Transistors

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Transistors - how they work!

Transistors - I think it very remarkable how it suddenly appeared on the scene, and how in a relatively short space of time developed into the devices we have today.

The word transistor is made up from two words – transfer and resistor.

First and foremost from outward appearances it has three legs, and these three legs have names, their names are; Collector, Base and Emitter.

A small current in the base controls a large current in the collector this gives us a device that can amplify signals, or can switch larger currents by the application of a small current in the base.

GAIN can be found by dividing the collector current by the base current and can be anything from a figure of 30 to 800

Does it help to know about the structure of matter and the in depth theory of semiconductor materials when using transistors in practice? Probably not, but it helps to know there are two types of transistor

The difference between the two transistor types is the way in which we connect the power supply. The one transistor type is complimentary to the other, and this is very often put to good use in electronics.

Usually if you take the explanation for a NPN transistor you can apply it in exactly the same fashion for a PNP transistor, just reverse the polarity of the power supply connections and reverse the polarity of the capacitors.

A transistor is made up of two types of silicon: N type and P type.

If you test various materials for how they conduct electricity then copper and aluminium would be classed as very good conductors indeed.

If you take a length of pure silicon and did the same test it would be a very bad conductor of electricity.

The silicon is made into a SEMICONDUCTOR by introducing impurities such as Boron or Arsenic. This is called doping.

Silicon doped with Boron produces a P type semiconductor.

Silicon doped with Arsenic produces an N type semiconductor.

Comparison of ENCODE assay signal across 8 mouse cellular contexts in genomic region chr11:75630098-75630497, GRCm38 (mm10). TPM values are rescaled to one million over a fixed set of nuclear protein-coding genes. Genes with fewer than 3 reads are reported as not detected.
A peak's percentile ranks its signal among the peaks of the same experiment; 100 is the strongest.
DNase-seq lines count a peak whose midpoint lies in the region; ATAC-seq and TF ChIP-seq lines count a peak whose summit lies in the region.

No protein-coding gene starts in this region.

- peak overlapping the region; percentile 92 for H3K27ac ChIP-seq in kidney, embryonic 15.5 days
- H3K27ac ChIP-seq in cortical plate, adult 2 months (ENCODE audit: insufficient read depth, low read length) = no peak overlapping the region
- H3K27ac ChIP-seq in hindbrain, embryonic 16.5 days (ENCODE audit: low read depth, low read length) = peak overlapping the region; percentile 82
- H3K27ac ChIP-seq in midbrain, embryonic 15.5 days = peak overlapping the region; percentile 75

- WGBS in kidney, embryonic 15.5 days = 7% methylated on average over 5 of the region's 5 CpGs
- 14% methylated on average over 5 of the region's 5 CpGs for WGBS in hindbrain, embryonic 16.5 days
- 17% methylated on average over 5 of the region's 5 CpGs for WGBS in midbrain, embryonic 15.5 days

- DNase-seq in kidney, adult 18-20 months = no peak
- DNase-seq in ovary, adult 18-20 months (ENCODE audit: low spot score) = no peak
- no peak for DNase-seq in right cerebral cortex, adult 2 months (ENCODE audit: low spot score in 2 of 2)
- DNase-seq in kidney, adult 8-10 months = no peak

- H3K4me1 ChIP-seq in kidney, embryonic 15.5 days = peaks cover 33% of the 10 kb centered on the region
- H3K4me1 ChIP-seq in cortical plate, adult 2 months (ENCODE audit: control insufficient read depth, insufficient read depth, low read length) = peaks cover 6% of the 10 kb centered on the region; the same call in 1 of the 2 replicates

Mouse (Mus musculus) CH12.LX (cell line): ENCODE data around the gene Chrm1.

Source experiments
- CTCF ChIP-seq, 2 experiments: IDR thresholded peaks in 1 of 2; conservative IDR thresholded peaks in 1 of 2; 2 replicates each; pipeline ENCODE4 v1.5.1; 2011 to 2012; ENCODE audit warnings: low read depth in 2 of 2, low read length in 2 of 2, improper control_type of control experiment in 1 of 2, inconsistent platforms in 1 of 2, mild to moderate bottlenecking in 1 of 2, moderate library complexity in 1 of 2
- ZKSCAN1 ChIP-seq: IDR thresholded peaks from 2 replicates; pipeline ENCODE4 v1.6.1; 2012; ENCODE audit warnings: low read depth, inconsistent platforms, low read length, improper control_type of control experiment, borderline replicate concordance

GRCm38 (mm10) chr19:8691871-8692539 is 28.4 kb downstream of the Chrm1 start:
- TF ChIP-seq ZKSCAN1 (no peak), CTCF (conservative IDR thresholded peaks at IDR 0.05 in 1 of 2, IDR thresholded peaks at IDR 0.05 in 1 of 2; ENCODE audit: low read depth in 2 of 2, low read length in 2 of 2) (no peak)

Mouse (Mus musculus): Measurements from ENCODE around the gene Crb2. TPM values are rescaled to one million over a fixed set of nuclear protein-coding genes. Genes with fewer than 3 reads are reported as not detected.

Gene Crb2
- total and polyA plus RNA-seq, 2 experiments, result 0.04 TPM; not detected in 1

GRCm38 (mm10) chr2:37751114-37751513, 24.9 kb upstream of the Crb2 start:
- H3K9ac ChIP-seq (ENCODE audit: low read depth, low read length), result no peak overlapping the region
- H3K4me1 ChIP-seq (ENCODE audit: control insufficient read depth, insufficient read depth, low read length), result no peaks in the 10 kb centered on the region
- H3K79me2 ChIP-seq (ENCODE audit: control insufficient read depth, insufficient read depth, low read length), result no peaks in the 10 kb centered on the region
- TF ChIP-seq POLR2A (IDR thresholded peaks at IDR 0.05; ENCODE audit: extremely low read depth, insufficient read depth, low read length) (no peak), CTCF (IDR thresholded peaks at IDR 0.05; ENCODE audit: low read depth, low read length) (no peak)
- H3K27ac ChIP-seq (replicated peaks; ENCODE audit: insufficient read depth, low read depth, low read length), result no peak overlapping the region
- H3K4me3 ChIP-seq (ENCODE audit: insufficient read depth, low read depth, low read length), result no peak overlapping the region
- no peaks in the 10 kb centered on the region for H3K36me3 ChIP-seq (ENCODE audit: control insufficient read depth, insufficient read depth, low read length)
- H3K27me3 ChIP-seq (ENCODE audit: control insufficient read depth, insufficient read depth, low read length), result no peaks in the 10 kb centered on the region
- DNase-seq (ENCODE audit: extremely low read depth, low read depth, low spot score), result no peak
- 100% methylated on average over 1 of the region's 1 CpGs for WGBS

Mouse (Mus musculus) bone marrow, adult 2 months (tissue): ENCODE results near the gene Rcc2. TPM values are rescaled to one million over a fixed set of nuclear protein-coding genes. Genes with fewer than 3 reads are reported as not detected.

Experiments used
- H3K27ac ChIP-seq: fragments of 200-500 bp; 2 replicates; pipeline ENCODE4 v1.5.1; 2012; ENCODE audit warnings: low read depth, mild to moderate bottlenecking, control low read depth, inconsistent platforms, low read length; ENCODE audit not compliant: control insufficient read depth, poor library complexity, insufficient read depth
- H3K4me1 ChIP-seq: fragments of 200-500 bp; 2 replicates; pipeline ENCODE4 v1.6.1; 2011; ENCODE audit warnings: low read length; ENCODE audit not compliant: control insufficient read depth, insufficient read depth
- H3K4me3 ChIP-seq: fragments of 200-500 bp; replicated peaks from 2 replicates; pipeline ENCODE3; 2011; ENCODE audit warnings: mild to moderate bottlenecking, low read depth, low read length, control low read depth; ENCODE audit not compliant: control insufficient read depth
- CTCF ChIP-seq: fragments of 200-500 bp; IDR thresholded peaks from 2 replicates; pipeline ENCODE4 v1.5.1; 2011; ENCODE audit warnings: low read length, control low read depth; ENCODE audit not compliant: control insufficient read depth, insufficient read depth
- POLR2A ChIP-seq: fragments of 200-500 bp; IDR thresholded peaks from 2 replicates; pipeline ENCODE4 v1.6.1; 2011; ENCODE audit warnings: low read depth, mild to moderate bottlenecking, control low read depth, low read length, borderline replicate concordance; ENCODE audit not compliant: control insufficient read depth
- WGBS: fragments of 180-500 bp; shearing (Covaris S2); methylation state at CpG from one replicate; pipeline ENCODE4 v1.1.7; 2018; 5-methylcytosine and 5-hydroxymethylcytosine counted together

Note: Doping silicon with Gallium Arsenide produces the startling effect of turning electricity into light, and is used in the manufacture of light emitting diodes (L.E.D.s.)

P type semiconductor has a deficit of electrons called holes in its composition.

N type semiconductor has a surplus of electrons in its composition.

Now if a piece of P type silicon is sandwiched between two N type pieces of silicon we have the construction of an NPN transistor.

 

 

 

 

 

 

 

 

 

 

Conversely a piece of N type silicon is sandwiched between two P type pieces of silicon we have the construction of a PNP transistor.

Note the base is an extremely thin piece of P type silicon (0.01mm) in comparison to the size of the silicon used for the collector and emitter in a transistor.

 

The Depletion Layer

 

A strange thing happens at the base emitter junction when N and P type semiconductors are put together such as the P type of the base and the N type of the emitter some of the holes migrate across the junction from the base into the emitter and some of the electrons from the emitter migrate across from the emitter into the base creating a depletion layer. This means that for a silicon transistor a voltage of approximately +0.6 volts has to be applied between the base and emitter before any conduction between the collector and emitter will occur.

Practically this means the transistor has to be biased correctly in order for it to operate.

 

This is achieved with resistors as shown below in its simplest form:

 

 

 

 

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